Authorization in Data Fabric

Describes the basics of authorization including Access Control Lists and Access Control Expressions.

Authorization restricts what an authenticated user can do with data. Data Fabric enables you to create flexible authorization systems that grant a user capabilities to perform desired tasks, but prevents the user from performing tasks outside of that scope. Use a combination of Access Control Lists and Access Control Expressions to set up a flexible authorization system.

Access Control Lists

Data Fabric supports Access Control Lists (ACLs) in several areas, including for regulating user privileges to the job queue and cluster. Data Fabric also uses ACLs to control administrative access to volumes (administrative access is distinct from data access).

An Access Control List (ACL) is a list of users or groups. Each user or group in the list is paired with a defined set of permissions that limit the actions that the user or group can perform on the object secured by the ACL. In data-fabric, the objects secured by ACLs are the job queue, volumes, and the cluster itself.

A job queue ACL controls who can submit jobs to a queue, kill jobs, or modify their priority. A volume-level ACL controls which users and groups have administrative access to that volume, and what actions they may perform, such as mirroring the volume, altering the volume properties, dumping or backing up the volume, or deleting the volume.

Access Control Expressions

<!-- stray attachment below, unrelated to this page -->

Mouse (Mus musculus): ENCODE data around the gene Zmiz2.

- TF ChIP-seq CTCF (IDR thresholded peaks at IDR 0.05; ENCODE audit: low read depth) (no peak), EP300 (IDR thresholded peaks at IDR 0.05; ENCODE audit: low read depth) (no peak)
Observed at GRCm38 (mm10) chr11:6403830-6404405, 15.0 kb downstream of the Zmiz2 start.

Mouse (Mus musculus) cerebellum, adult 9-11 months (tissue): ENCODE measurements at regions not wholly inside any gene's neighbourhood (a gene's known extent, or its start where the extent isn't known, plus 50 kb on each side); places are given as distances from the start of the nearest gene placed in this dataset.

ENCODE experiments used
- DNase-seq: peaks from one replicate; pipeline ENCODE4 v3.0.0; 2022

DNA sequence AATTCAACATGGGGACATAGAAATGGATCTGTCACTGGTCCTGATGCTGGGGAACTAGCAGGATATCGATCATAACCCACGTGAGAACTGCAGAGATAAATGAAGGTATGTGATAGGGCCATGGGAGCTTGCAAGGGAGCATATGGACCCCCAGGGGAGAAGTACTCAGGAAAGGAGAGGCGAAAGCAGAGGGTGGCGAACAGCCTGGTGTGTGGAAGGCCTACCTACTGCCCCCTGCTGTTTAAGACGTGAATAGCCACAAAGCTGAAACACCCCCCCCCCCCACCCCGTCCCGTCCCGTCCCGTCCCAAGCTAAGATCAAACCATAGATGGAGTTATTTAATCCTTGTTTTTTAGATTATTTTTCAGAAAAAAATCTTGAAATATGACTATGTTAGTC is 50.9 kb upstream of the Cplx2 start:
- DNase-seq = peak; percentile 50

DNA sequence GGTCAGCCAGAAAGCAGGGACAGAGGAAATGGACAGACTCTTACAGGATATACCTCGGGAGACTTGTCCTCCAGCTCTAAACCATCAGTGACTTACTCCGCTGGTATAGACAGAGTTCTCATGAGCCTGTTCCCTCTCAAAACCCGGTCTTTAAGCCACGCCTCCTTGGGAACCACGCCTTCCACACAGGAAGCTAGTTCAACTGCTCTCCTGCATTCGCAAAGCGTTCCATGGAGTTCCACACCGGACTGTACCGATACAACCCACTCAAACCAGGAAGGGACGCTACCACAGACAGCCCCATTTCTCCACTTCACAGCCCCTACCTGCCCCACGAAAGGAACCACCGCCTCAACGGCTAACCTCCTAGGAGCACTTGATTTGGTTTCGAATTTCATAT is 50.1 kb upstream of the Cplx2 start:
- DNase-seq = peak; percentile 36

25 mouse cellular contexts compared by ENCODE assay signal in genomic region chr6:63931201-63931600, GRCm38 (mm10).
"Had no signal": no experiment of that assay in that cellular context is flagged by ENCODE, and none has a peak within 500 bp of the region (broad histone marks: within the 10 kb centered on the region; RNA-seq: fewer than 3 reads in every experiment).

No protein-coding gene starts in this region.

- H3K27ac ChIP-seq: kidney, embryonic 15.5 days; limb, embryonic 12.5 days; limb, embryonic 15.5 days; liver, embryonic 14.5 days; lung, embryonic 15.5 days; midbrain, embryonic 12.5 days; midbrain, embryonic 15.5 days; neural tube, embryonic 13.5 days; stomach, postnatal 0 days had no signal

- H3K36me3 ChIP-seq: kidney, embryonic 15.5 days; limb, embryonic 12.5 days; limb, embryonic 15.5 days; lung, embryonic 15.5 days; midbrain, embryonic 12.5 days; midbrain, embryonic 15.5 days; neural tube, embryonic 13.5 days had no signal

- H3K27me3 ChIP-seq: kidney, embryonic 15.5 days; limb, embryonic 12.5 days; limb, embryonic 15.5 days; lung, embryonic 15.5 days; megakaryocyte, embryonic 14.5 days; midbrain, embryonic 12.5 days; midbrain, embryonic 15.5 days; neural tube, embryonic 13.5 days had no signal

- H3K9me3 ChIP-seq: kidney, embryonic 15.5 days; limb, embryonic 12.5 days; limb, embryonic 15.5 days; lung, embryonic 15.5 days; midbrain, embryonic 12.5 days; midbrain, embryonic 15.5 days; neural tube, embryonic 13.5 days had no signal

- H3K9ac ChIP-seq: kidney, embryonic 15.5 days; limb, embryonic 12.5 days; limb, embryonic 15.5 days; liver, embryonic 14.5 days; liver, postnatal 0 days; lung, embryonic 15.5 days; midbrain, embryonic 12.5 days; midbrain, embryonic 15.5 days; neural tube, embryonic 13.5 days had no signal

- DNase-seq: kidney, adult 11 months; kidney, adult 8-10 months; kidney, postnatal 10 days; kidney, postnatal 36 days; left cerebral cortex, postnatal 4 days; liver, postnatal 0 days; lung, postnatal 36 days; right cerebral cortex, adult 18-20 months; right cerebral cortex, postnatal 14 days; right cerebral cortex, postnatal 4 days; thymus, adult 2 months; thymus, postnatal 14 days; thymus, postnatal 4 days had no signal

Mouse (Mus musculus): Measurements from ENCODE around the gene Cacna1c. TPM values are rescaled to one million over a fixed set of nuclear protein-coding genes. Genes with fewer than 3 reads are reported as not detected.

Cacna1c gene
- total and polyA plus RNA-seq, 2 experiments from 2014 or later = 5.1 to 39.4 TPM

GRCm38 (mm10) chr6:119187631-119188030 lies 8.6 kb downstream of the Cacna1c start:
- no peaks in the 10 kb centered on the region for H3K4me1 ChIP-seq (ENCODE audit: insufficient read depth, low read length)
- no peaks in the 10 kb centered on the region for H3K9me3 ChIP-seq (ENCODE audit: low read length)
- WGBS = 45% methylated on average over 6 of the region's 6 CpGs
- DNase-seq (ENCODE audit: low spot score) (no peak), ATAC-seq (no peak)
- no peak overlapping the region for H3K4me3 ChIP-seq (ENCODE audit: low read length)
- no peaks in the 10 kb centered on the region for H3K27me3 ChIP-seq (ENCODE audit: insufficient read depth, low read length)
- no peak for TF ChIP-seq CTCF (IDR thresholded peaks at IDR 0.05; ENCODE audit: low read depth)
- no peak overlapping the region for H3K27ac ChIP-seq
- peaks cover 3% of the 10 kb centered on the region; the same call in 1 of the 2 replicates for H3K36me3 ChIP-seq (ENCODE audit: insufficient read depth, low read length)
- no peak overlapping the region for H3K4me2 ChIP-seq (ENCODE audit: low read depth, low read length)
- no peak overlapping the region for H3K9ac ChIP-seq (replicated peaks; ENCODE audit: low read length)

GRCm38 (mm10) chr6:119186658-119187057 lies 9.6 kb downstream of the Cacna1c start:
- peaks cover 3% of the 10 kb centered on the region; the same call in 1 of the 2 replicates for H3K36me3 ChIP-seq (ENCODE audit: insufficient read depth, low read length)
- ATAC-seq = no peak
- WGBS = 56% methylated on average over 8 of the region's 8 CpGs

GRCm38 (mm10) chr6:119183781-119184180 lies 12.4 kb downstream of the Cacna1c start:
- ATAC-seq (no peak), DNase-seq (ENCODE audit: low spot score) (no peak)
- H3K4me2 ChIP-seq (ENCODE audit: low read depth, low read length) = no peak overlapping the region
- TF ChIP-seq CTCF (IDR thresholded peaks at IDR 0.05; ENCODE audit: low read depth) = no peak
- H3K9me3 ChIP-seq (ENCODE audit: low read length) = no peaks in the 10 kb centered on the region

Data Fabric also provides a more powerful authorization known as Access Control Expressions. Access Control Expression (ACE)s allow you to control access using powerful boolean logic expressions. You can use ACEs to control data access to data-fabric tables, files, directories, volumes, and streams. The file system also supports standard POSIX filesystem permission levels.

An ACE is a combination of user, group, and role definitions. A role is a custom defined name that is determined and implemented by your custom authorization code. It can be a property of a user or group that defines a set of behaviors that the user or group performs regularly. You can use ACEs to secure files, directories, volumes, tables, and streams that use native storage.

See the Configuring Data Fabric Security section for information about the procedures for setting up and modifying ACLs and ACEs for the cluster, the volumes on the cluster, the job queue, the data-fabric filesystem, and the natively stored data-fabric tables and streams.